Fig. 1
figure 1

The early postnatal myocardium maintains significant non-uniformity of extracellular pH that dissipates in later life. A P1 mice were injected with Cy5.5-pHLIP and hearts were excised one day later (controls received no injection). Images show fluorescence in coronal sections. Experiments were also performed on P7 (B) and adult (C) mice. D Fluorescence images of coronal sections of kidneys from P1 and E P7 mice. F Ratiometric imaging; hearts were dually stained with Cy5.5-pHLIP and Hoechst-33342. Ratiometric map shows pHLIP/Hoechst fluorescence. Frequency histogram of ratio obtained from 5 slices through the mid-luminal region of the heart. G Ratiometric images from P1, P7, P21 and adult hearts. Acidic niches (high ratio) are evident in early life. Scale bar 1.6 mm. H Frequency histograms of ratio from P1 (N = 6) and P7 (N = 6) are positively skewed and best fitted to three Gaussian distributions

To confirm that the observed differences in pHLIP distribution relate to pH rather than an artefact of variation in cell density, perfusion and dye penetrance, we implemented a ratiometric imaging approach. As a contrast to pHLIP, we used Hoechst-33342, which is spectrally resolvable from Cy5.5 and stains cells according to proximity to blood capillaries. Mice received the injection of Hoechst-33342 before harvesting tissues (two hours prior for P1 and P7, overnight for P21 and adult mice). Cardiac sections were imaged sequentially for pHLIP and Hoechst fluorescence to obtain a ratiometric image (Fig. 1F). Local variations in cell density or dye penetrance affect both pHLIP and Hoechst signals and, therefore, cancel-out in the ratiometric image. A high pHLIP/Hoechst ratio is thus attributable to local acidosis. Ratiometric images obtained for P1 and P7 hearts indicated considerable pHe gradients, with notable acidity in the IMW (Fig. 1G). In contrast, the ratiometric index of pHe was more uniform in P21 and adult (12–14 week) hearts (Fig. 1G; see Fig. S1 for pHLIP images). We, therefore, provide evidence for substantial pHe gradients in early postnatal hearts, which dissipate in later life. The occurrence of acidic niches coincides with major changes in metabolism and vasculature [45, 55, 60], and under these conditions, pHe may act as a physiological signal.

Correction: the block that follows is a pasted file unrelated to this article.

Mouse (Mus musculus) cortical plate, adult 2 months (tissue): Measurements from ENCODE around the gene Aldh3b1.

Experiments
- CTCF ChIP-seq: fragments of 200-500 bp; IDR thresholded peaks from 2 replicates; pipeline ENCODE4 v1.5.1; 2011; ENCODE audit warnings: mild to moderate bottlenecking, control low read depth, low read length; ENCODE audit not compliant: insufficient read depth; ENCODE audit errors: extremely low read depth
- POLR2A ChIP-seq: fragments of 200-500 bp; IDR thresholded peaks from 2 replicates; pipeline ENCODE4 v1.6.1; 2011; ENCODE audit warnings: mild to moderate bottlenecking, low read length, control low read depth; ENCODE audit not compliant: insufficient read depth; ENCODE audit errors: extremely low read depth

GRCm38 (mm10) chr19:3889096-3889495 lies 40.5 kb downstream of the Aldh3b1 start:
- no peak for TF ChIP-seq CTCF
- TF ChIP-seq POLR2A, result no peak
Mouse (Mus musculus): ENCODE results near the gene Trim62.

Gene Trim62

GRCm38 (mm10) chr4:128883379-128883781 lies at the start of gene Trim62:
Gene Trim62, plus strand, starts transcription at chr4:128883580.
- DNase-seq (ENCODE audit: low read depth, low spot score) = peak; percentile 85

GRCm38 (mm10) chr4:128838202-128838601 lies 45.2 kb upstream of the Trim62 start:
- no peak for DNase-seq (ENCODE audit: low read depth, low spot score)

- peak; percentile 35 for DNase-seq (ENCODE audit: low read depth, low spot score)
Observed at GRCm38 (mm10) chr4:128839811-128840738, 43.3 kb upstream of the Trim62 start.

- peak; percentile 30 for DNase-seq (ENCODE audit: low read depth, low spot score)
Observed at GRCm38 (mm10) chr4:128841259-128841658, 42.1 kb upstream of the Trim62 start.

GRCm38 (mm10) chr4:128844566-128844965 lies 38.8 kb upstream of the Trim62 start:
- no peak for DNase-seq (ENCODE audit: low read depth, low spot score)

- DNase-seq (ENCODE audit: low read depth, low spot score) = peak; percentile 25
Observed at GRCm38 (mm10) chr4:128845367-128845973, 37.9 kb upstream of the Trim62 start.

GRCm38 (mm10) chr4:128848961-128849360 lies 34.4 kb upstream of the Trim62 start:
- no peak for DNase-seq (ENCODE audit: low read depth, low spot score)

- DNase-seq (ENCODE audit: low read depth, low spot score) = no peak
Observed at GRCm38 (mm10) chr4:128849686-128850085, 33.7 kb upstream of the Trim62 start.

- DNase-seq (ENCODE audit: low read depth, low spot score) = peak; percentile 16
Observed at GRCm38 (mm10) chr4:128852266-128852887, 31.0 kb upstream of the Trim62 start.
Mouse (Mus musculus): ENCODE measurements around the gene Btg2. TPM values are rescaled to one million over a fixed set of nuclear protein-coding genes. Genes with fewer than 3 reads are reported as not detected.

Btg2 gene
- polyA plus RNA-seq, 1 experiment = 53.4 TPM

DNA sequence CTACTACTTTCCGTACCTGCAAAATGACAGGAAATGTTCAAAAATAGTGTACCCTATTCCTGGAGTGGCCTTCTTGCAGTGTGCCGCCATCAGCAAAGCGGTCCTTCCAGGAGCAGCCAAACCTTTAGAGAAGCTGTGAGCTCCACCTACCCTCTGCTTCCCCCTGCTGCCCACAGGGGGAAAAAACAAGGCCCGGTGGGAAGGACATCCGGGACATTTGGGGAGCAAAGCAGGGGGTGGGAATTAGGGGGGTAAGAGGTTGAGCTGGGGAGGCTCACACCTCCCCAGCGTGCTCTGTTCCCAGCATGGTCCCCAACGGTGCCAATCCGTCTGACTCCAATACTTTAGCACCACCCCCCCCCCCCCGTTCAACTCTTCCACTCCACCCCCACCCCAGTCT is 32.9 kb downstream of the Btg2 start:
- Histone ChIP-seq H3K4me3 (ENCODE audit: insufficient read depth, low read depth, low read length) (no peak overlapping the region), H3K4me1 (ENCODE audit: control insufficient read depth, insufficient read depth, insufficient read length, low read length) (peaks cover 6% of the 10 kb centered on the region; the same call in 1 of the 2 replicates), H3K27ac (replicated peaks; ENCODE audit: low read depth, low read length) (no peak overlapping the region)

Identifying pH-responsive genes and pathways

To test whether differences in pHe, observed in early postnatal hearts, could affect gene expression, experiments were performed on neonatal rat ventricular myocytes (NRVMs) isolated from P1/P2 pups and cultured over a range of pH (6.40–7.44), prepared according to recently published guidelines [51] (Fig. 2A). Cells were incubated for 48 h which is deemed sufficient to evoke measurable changes in gene expression. Oxygen tension was atmospheric to eliminate hypoxia-specific responses that would often coincide with acidosis in vivo. Additionally, cells were serum-deprived to eliminate possible effects of pH on the transduction of surface-binding ligands. At the end-point, RNA was isolated from cells and analysed by RNAseq whole-exome transcriptomics (for quality-control, see Table S1 and Fig. S2). There was no evidence for a non-specific or generalized pHe-sensitivity among transcripts grouped by abundance. The DESeq2 package, taking a cut-off false discovery rate (FDR)-adjusted P-value of 0.05, identified 626 genes that were downregulated as pHe decreased, and 583 genes that showed the opposite response (Fig. 2B; Table S2). These pHe-sensitive differentially expressed genes (pH-DEGs) represented 7% of all transcripts, indicating a highly targeted action. Fibroblasts are a common contaminant in NRVM culture, and a pH-dependent expansion of the former compartment could erroneously identify fibroblast-specific genes as pH-DEGs; however, five fibroblast markers did not change across the tested range of pH (Fig. S3). The volcano plot shown in Fig. 2C highlights, in blue, pH-DEGs with a high combination of fold-change and adjusted probability. Gene Ontology (GO) Enrichment analysis identified “striated muscle contraction” as the most significantly affected biological function (Fig. 2D). The genes belonging to this gene ontology are highlighted in the volcano plot (Fig. 2E). Also highlighted in this plot are genes selected for validation experiments at protein level using ELISA.